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Strategy, Economics, Ethics & Public Policy Faculty in the News

Georgetown University’s McDonough School of Business’s distinguished faculty members regularly provide thought leadership through various media outlets. They share research insights and commentary on business news.

  • For Sale: My Data

    Ishani Banerji, research director for the Georgetown Institute for Consumer Research, in an op-ed for Huffington Post’s business section: “Everything about us--how much we sleep, how many calories we consume, what we buy, what we watch, where we go, where we spend--is going to be information that someone somewhere can use to sell us something. This information is already a commodity that is being bought and sold. We're just not part of the marketplace. Yet.”


  • VC/DC: Net Neutrality at Home, TTIP Abroad. Moving Towards the Center?

    Larry Downes, senior industry and innovation fellow at the Georgetown Center for Business and Public Policy, writes in an op-ed regarding the debate on net neutrality: “Many of the arguments and proposals now circulating would never be tolerated for physical goods. And in any case, such efforts run contrary to the principle of a digital single market. Perhaps they would be heard less often if TTIP and TPP move forward.”


  • FCC Considers Tougher net Neutrality rules for Wireless

    Larry Downes, senior industry and innovation fellow at the Georgetown Center for Business and Public Policy, comments on net neutrality rules in this segment on Bloomberg TV.


  • Britain Might Learn from Split of Czechoslovakia

    In this interview with CCTV America Stanley Nollen, a professor at Georgetown McDonough who worked in Prague in 1993, compares that year’s dissolution of Czechoslovakia with the potential departure of Scotland from the United Kingdom.


  • Let 16-Year-Olds Vote

    An op-ed by Jason Brennan, assistant professor of ethics: Scotland decided to trust its 16-year-olds to vote in the biggest question in its history when the country headed to the polls this week for a referendum on independence. Americans, in contrast, don't even trust theirs to help pick the county sheriff. Who's right?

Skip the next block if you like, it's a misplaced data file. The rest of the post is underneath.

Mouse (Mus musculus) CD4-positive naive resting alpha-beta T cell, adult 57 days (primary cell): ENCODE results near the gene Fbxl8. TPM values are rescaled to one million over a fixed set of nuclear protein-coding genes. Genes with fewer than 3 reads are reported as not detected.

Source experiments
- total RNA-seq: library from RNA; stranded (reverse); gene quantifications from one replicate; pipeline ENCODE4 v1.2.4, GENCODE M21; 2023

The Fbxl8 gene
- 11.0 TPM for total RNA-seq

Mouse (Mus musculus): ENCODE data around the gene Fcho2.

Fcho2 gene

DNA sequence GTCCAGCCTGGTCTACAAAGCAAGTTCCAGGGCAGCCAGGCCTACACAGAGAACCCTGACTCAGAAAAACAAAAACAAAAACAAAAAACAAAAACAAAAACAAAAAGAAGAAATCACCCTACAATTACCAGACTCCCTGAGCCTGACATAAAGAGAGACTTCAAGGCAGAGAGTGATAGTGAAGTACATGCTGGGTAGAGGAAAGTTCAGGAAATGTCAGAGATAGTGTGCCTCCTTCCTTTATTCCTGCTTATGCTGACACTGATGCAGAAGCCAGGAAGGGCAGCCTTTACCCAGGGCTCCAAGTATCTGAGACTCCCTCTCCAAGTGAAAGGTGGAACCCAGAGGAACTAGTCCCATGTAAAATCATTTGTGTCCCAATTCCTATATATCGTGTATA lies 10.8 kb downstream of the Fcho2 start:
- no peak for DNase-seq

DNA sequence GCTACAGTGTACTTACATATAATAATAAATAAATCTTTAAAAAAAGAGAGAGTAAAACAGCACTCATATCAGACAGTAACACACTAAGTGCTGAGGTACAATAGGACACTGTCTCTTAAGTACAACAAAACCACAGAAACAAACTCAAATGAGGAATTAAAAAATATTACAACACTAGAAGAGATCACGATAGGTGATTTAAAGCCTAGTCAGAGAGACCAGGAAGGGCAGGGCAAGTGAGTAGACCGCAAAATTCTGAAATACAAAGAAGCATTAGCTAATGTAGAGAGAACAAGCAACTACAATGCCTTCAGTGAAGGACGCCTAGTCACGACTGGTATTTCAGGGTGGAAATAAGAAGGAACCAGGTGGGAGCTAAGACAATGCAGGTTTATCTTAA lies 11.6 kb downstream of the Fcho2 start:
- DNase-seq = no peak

• The IT Keys to Aging in Place

    An op-ed by Bill Novelli, a distinguished professor of the practice at Georgetown McDonough, and Brent Shafer, CEO of Philips North America: Technology is an important way to help meet this strong desire for seniors to spend their golden years at home, but new research shows very few plan to incorporate the technological advances they need to do just that.


  • Morning Person, or Night Owl? It Matters

    “We know that ethical decisions are taxing,” says Sunita Sah, a professor of business ethics at the McDonough School of Business at Georgetown University. “We have limited cognitive resources and less self-control at certain times of the day.”


  • Startup Hoyas: Teaching Entrepreneurship at Georgetown University

    From Stanford University in California to Florida State University on the East Coast, colleges and universities across the United States are increasingly creating courses, majors, and departments that teach students how to become more entrepreneurial. Jeff Reid and Alyssa Lovegrove are leading this effort at Georgetown University in Washington, D.C. Reid is the founding director of the Georgetown University Entrepreneurship Initiative, an entrepreneurial program he runs alongside Lovegrove, its associate director.


  • This Year’s Net Neutrality Debate Has Completely Missed the Point

    An op-ed by Larry Downes, senior industry and innovation fellow at the Georgetown Center for Business and Public Policy: Late last week, Silicon Valley congresswoman Anna Eshoo (D-Calif.) launched a contest on Reddit to “rebrand” net neutrality. “All the jargon about net neutrality rules,” Eshoo wrote, “is making it difficult [for users] to know what box to check that advances their best interest.” Whether Redditors can come up with better jargon, and whether or not better jargon is really what’s needed, Rep. Eshoo is certainly correct that the term has lost all meaning — if it ever had any in the first place.